- The tweak, if sanctioned by all regulators, would help clarify the way in which banks trade securities using their own funds.
- Regulators hope to clear up definitions surrounding "proprietary trading" in response to industry complaints that the rules are too convoluted and burdensome.
- The Volcker Rule was initially enacted under the Dodd-Frank Act and prevented banks from investing their own money in hedge funds and private equity funds.
- "The rule has turned out to be so complex that it required 21 sets of Frequently Asked Questions," says FDIC Chairman Jelena McWilliams.
The Federal Deposit Insurance Corp on Tuesday voted to approve a five-agency revision of the post-crisis regulation known as the Volcker Rule.
The tweak, if sanctioned by all regulators, would help clarify the way in which banks trade securities using their own funds, the ban of which was a key portion of legislation from the post-financial crisis bank crackdown.
That issue concerns the definition of "proprietary trading," a transaction conducted by a firm designed for direct market gain instead of investing on behalf of clients.
The regulators hope to clarify the definition of proprietary trading and adjust the ban that prohibits banks from making short-term investments with their own capital. The move comes in response to industry complaints that the rules are too convoluted and burdensome.
"One of the post-crisis reforms that has been most challenging for implement for regulators and industry is the Volcker Rule, which restricts banks from engagement in proprietary trading and from owning hedge funds and private equity funds," said Jelena McWilliams, chairman of the FDIC.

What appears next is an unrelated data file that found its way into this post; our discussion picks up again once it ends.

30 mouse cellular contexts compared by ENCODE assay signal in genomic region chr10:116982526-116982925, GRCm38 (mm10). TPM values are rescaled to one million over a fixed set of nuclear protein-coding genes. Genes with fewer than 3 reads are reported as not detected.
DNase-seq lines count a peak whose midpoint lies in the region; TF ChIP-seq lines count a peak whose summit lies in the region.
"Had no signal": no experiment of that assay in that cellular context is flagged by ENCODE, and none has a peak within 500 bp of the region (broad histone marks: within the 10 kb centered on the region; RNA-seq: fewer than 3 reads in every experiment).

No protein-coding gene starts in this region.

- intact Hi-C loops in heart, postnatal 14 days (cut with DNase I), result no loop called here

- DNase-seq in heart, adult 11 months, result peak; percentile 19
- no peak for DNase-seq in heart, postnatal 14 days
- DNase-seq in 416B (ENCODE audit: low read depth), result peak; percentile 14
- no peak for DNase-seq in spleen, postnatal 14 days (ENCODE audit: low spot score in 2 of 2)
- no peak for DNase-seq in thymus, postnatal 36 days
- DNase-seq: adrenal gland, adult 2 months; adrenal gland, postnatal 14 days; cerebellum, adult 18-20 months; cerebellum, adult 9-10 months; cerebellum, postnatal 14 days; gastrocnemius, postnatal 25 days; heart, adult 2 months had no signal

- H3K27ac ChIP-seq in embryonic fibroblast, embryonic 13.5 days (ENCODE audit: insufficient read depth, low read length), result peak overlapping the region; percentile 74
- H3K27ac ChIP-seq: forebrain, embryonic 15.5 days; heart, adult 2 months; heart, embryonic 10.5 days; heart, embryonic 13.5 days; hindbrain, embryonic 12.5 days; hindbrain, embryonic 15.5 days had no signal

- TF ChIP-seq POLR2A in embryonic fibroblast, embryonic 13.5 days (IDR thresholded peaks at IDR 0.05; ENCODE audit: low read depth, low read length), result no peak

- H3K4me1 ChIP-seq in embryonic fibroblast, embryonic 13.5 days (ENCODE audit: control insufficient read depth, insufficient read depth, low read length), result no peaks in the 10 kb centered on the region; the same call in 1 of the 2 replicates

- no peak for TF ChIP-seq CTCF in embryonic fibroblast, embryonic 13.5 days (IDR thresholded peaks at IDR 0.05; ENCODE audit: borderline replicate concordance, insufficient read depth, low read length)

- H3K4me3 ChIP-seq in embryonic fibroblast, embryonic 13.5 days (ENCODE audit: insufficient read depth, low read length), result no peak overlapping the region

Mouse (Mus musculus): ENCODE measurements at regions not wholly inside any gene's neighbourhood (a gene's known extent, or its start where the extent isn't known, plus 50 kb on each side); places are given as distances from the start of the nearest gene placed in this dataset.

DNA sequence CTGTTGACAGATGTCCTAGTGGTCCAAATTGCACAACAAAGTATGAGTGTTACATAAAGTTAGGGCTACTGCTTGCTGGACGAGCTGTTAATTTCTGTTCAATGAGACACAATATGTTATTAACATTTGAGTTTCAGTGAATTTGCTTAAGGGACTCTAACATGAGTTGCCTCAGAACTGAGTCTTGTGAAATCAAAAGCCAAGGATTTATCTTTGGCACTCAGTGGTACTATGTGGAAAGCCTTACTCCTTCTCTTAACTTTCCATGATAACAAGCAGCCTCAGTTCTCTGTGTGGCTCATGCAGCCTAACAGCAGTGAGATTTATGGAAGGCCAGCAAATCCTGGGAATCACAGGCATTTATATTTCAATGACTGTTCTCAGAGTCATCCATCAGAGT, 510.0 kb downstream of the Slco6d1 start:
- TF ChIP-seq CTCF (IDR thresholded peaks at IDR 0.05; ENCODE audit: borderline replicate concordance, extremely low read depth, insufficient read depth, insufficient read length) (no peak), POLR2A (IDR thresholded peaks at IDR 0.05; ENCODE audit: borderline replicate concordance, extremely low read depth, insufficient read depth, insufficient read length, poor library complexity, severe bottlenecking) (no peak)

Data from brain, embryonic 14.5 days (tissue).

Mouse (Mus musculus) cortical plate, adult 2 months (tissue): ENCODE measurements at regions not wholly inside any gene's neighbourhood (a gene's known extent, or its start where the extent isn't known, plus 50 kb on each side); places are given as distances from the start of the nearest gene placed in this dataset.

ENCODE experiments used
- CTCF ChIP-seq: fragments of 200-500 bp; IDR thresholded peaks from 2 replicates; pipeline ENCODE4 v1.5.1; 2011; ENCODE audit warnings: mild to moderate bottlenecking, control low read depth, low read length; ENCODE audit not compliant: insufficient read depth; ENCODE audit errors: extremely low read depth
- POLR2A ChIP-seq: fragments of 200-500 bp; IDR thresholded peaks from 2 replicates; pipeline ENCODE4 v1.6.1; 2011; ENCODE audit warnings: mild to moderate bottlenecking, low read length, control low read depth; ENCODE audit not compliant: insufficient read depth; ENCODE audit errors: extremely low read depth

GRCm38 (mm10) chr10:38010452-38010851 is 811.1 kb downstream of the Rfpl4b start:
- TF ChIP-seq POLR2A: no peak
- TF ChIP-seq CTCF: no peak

"In fact, the rule has turned out to be so complex that it required 21 sets of Frequently Asked Questions, or FAQs, issued by the regulators within three years of its adoption," she added.
The Office of the Comptroller of the Currency approved the revamp earlier Tuesday, while the Federal Reserve and the Securities and Exchange Commission still need to weigh in.
Specifically, the final rule will remove an "accounting prong" used to determine the types of prohibited trading. Instead, regulators will defer to easier-to-digest models within the original Volcker Rule. Though the magnitude of barred trading isn't anticipated to change significantly, banks will receive better guidance on their ability to make markets for customers.
The Volcker Rule was initially enacted under the Dodd-Frank Wall Street Reform and Protection Act. It prevented banks from investing their own money in hedge funds and private equity funds. It also tried to remove risk from trading desks at major U.S. banks.
Any rewrite would mark a win for big financial institutions including Goldman Sachs, which has long lobbied to weaken the rule. Without action by Congress, however, the Volcker Rule's broader bans on proprietary trading remain.